Electoral College

The Framers of the Constitution were fearful of direct democracy and the "tyranny of the majority" it might produce. Consequently, they created a complex "filtering" process known as the Electoral College which was intended to insulate the selection of the President from the whims of the people. The Electoral College is comprised of "electors," individuals who cast the electoral votes for their states. Originally, electors were free to cast their votes as they chose. Today, electors are "bound" or "committed" by state law to vote for the candidate who received the most popular votes in their state. With the exceptions of Maine and Nebraska, states give all of their electoral votes to the candidate who wins a majority of votes in the state. (The procedure for electing the President is outlined in Article II, Section 1 of the Constitution.)

Each state has a number of electoral votes equal to the number of Senators and House Members it is eligible to send to the Congress. For example, the state of New York elects two Senators (as every other state does) and thirty-one Members of the House. New York, then, has thirty-three electoral votes. The total number of electoral votes in the Electoral College is 538--one for each of the one hundred Senators and 435 House Members plus the three allotted to the District of Columbia by the 23rd Amendment to the Constitution.

Electors are chosen by the political parties in each state. When voters cast their ballots in favor of a presidential candidate they are actually voting for the electors of the same party as that candidate. When a candidate wins the popular vote in a state, he or she wins that state's electoral votes. Those votes are formally cast by the electors chosen to represent the winning candidate's party in each state.

Some Peculiar Elections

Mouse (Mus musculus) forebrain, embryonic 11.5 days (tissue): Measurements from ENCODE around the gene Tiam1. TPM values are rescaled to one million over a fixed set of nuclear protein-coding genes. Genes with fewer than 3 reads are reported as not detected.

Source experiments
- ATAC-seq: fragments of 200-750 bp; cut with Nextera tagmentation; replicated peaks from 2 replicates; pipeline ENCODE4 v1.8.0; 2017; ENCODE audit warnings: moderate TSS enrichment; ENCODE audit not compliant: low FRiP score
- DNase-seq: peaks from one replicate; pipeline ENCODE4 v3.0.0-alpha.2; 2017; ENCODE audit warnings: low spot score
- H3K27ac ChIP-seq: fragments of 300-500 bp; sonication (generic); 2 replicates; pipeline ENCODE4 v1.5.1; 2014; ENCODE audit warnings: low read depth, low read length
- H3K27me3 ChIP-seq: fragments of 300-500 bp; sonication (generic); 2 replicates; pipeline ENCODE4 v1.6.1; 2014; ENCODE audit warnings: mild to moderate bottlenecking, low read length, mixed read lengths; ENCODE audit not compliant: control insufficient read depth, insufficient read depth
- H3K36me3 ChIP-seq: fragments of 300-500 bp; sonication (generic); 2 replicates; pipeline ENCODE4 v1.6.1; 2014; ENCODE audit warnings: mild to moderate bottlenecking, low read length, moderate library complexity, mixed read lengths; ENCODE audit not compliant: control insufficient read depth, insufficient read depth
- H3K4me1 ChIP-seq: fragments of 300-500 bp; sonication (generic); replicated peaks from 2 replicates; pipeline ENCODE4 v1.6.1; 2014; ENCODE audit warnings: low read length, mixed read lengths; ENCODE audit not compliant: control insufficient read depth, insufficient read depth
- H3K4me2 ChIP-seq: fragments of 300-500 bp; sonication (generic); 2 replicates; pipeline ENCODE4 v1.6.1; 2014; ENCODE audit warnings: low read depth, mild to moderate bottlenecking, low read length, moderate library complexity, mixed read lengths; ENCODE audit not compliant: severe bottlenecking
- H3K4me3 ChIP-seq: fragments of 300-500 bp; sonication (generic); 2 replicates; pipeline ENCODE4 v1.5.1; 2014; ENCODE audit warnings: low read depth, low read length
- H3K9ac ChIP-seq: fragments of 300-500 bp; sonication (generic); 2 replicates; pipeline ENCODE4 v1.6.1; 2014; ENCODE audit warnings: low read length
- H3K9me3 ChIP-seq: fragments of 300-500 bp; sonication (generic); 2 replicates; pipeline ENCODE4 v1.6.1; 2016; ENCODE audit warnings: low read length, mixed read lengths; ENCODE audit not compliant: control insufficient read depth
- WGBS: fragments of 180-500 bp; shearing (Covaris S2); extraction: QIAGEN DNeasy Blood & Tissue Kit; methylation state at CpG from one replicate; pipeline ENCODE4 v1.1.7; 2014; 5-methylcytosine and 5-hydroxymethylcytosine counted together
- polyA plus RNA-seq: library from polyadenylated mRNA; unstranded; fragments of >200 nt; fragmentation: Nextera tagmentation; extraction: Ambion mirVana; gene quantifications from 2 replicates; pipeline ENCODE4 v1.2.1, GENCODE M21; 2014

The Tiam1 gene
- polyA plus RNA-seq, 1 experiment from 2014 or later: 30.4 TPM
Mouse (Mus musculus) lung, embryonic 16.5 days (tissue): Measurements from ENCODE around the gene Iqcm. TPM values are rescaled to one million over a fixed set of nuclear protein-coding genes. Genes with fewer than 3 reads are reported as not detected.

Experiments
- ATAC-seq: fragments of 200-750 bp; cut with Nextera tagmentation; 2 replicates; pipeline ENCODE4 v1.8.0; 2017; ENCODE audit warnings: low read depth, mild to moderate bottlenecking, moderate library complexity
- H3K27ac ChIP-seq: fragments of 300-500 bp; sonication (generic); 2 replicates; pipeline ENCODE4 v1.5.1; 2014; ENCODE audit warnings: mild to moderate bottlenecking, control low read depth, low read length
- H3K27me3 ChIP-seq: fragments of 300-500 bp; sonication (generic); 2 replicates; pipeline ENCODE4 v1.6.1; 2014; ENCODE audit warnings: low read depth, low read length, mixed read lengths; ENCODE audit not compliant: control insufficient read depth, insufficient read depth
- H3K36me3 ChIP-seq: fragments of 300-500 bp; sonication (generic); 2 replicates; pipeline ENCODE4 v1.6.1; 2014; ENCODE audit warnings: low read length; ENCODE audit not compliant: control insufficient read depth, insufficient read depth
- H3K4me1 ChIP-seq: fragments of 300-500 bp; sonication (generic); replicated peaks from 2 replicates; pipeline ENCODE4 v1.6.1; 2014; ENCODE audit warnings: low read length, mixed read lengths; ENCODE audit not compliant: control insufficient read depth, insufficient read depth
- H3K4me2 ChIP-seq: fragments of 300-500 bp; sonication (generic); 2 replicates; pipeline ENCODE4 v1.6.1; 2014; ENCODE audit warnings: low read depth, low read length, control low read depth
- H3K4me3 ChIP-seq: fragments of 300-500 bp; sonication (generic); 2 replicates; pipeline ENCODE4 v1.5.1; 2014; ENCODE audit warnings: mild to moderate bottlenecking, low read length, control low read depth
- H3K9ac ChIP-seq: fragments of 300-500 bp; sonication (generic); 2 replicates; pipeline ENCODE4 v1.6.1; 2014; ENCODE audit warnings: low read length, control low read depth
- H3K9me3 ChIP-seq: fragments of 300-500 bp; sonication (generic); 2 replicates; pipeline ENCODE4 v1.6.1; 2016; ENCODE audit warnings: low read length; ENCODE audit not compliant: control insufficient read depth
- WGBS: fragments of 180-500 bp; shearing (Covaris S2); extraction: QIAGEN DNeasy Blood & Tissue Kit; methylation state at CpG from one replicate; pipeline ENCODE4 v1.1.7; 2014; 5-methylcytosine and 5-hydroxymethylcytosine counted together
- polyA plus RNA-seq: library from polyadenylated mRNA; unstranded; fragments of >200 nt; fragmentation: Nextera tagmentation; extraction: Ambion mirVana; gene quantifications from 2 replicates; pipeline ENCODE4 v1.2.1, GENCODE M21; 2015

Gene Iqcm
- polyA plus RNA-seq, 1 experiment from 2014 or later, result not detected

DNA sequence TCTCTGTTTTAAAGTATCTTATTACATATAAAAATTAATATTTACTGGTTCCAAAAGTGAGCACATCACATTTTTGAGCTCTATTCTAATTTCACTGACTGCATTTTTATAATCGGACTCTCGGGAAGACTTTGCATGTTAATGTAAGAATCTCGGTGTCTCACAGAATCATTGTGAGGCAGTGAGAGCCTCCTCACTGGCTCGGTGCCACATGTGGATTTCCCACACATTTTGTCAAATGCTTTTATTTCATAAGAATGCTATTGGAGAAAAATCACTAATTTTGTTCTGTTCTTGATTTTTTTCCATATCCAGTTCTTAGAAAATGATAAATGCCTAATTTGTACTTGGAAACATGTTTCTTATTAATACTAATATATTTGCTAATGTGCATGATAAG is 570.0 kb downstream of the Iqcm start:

Under the original rules of the Electoral College, as established by the Constitution, electors cast separate votes for President and Vice-president. Whoever received a majority of electoral votes would be the President and the runner-up would become the Vice-President. However, a problem arose in the election of 1800 when Thomas Jefferson and his running mate Aaron Burr each received 73 electoral votes. When no candidate receives a clear majority of electoral votes, the Constitution specifies that the House of Representatives shall choose the President. It took the House thirty-six ballots to finally select Thomas Jefferson as the third President of the United States. To avoid a repeat of such problems, the 12th Amendment to the Constitution provided for presidential and vice-presidential candidates to run as a team, not individually.

In 2000, the outcome of the presidential election was in doubt for several weeks because of disputed ballots in the state of Florida. The state's twenty-five electoral votes, ultimately awarded to George W. Bush, proved to be decisive. By winning the state of Florida, Bush secured enough electoral votes win the presidential election, even though his opponent, Al Gore, won more popular votes nationwide. If the state of Florida had not been able to certify its electoral votes for either candidate, the winner of the election may have been determined in the United States House of Representatives. It is unclear exactly what role the House would have played under such a scenario, but the entire saga put the role of the Electoral College on center stage. Since the election, several calls have been issued to significantly reform or do away with the Electoral College.